WA is remote, so naturally – it’s populated by many frequent travelers, flying in and flying out. These simple and effective tips from The Travel Doctor, Dr Natalie Gray, will help you bounce back after you land.

Issue #1: Stressed immune system

Pre travel time can be stressful with work deadlines to meet and plenty to organise before you take off, not to mention the farewell celebrations. If you’re run down and sitting next to a sick person on a flight, by the time you touch down you could be sniffling too.

  • Try taking a supplement, like the Frequent Flyer Health Boost, to help support your immune system in the air.
  • The nose is the body’s first line of defence against respiratory infections. Use a saline nasal decongestant (such as FESS saline spray) every two hours during the flight to keep this system clear.
  • If you’re worried about your health, take some Vitamin B (or Berrocca) when you land.

Issue #2: Changing Cabin Pressure

During take-off, the cabin pressure of a commercial flight can change from comfy sea level to altitudes of 28,000 – 35,000 feet within minutes. Cabins are pressurised to a maximum of 8000 feet above sea level to allow travellers to breathe more comfortably, but you’re still going to feel the effects of high altitude.

  • Equalise pressure and avoid ear-popping by sucking on a menthol or chewing gum to promote swallowing.
  • If you have ear or sinus infections or a cold, avoid in-flight pain by using a saline nasal spray thirty minutes prior to take off and landing.

Issue #3: Dehydration

A comfortable humidity level is 60 -70%, but depressurised cabin air is just 12-21%, the same as a desert!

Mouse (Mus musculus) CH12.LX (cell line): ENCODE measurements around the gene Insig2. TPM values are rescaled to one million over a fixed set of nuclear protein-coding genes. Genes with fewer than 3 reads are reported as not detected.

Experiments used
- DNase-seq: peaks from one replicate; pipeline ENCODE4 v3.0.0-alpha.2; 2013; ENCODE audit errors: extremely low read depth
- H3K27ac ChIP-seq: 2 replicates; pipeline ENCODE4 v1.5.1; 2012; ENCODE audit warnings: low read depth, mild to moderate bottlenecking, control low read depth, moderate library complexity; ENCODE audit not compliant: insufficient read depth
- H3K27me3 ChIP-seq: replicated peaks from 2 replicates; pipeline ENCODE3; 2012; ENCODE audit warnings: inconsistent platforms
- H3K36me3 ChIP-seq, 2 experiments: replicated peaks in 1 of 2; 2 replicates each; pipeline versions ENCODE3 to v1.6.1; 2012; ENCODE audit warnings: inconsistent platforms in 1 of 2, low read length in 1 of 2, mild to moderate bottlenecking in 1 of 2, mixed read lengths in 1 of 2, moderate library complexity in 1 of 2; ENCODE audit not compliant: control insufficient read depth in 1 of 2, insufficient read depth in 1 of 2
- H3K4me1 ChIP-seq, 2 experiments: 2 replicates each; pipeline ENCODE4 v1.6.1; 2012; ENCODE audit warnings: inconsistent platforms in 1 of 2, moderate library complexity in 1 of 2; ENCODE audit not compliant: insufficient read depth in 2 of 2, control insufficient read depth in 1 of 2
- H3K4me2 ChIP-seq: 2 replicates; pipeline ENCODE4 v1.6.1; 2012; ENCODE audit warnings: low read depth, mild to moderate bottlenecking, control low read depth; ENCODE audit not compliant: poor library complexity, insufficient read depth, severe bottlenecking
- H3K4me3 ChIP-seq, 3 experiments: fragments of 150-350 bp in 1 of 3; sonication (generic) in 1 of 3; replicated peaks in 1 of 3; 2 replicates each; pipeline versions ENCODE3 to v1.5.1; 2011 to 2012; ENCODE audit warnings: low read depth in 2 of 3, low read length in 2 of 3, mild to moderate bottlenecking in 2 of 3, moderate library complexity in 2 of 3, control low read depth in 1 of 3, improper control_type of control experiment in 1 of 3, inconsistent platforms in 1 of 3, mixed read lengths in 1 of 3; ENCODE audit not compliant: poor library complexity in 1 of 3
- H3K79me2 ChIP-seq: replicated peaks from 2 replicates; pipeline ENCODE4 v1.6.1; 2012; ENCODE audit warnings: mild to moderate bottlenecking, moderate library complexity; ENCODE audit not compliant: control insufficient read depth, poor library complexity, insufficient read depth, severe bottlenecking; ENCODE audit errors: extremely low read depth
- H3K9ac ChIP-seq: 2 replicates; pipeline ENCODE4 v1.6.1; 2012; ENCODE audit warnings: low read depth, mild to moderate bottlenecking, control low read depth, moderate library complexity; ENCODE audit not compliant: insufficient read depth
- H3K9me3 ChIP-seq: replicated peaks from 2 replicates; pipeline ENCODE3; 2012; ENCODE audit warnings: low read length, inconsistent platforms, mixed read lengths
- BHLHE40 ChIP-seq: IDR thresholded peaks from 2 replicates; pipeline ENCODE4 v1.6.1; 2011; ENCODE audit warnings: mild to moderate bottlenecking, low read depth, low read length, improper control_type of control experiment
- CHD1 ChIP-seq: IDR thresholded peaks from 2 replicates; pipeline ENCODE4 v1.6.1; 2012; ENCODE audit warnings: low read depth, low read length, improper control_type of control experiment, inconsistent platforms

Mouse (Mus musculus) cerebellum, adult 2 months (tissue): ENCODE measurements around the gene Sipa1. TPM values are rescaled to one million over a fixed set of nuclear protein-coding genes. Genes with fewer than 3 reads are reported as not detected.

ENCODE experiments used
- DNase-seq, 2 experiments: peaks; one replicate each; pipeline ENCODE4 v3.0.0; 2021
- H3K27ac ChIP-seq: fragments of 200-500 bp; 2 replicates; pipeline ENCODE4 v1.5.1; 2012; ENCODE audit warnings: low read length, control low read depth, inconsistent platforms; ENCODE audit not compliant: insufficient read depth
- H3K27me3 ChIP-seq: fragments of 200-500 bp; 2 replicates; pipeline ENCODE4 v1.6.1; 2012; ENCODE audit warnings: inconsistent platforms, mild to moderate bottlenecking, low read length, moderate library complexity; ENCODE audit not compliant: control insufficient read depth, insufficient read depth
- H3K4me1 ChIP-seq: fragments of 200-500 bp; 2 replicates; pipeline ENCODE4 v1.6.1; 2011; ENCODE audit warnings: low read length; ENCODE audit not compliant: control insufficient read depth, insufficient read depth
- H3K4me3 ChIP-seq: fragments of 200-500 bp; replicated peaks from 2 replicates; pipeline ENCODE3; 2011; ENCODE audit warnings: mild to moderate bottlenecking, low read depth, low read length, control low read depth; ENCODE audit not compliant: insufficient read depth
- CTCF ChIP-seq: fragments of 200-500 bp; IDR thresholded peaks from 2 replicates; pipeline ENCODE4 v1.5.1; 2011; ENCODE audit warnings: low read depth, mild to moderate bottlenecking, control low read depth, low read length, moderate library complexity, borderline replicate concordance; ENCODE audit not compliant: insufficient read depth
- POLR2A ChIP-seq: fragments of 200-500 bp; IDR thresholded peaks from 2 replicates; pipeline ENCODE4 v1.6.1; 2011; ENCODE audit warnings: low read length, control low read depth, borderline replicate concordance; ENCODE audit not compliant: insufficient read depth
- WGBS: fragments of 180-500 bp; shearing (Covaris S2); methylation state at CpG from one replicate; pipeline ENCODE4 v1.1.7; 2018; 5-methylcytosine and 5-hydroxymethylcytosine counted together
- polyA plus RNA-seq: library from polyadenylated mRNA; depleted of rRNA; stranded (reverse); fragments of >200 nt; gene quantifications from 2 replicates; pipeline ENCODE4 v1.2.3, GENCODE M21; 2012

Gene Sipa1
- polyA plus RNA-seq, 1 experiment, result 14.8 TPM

• To minimise dehydration from low cabin humidity, drink 2-3 glasses of water plus a dose of oral rehydration solution (such as Hydralyte) every five hours.
    Don’t worry about having to get up and down to the loo all the time as this will help with circulation!
  • Dry, scratchy eyes are one of the most uncomfortable health issues to have on a flight. Eye drops or an eye mist (such as Murine Eye Mist) will immediately hydrate and restore the natural film of protective moisture – great if you’ve been crying over the inflight movie.
  • Skin gets dehydrated as well during flights, especially for women. Studies show cheek moisture can decrease by 37 per cent – so moisturize at least once during a flight, even if you have to use the hand lotion in the bathroom!

Issue #4: Jetlag

Jetlag is the uncomfortable aftermath of a flight through time zones, where your circadian rhythms (internal clock) become out of sync – even a few hours time difference can lead to exhaustion.

  • Choose a flight that arrives in the afternoon or early evening arrival and stay up until 10 p.m. local time.
  • As soon as you board the flight, set your clock to the local time of your destination. If it’s night where you’re going, try to get some sleep on the flight.
    Avoid excess alcohol and caffeine – they will worsen jetlag by contributing to dehydration and give your body stimulants that throw out natural sleep patterns.
  • Walk around the cabin to keep the body moving; otherwise that heavy feeling will follow you off the plane.
  • When you land at your destination, do some light exercise like going for a casual stroll or a relaxing swim.
  • If it’s daytime get some exposure to sunlight to set your internal clock to local time.

For more travel health tips, visit Dr Natalie Gray, National Medical Director, The Travel Doctor-TMVC


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